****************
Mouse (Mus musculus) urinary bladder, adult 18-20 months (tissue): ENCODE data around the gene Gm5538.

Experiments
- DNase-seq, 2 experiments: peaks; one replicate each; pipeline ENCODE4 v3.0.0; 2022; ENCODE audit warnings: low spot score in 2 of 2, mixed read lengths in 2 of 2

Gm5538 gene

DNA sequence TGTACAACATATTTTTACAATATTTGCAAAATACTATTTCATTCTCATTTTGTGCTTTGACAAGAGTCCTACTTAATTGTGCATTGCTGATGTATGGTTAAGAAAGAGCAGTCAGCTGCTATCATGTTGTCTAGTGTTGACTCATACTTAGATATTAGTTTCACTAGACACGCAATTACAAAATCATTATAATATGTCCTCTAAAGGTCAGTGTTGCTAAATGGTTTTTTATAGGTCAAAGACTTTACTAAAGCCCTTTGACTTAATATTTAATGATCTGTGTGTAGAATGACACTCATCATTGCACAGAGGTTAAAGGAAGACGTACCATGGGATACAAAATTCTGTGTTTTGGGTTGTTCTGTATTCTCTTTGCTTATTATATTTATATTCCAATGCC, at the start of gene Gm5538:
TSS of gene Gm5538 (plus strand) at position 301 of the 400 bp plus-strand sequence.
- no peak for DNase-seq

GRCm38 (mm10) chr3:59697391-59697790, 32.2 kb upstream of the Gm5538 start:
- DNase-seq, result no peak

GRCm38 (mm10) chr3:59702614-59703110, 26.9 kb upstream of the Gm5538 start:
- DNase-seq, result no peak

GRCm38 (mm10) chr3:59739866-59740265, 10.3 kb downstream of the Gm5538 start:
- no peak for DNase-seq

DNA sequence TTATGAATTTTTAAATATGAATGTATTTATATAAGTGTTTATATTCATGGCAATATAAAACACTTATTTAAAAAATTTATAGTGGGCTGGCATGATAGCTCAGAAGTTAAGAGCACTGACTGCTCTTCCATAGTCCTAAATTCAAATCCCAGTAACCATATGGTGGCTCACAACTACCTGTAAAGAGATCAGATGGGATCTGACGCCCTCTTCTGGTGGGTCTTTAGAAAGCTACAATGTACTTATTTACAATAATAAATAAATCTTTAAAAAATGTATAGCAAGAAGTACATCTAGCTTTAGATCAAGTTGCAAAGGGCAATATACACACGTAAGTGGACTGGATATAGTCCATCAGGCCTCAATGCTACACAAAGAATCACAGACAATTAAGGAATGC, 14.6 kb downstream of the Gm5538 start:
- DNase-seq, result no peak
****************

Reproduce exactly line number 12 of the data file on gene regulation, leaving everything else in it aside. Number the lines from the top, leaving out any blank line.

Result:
GRCm38 (mm10) chr3:59739866-59740265, 10.3 kb downstream of the Gm5538 start: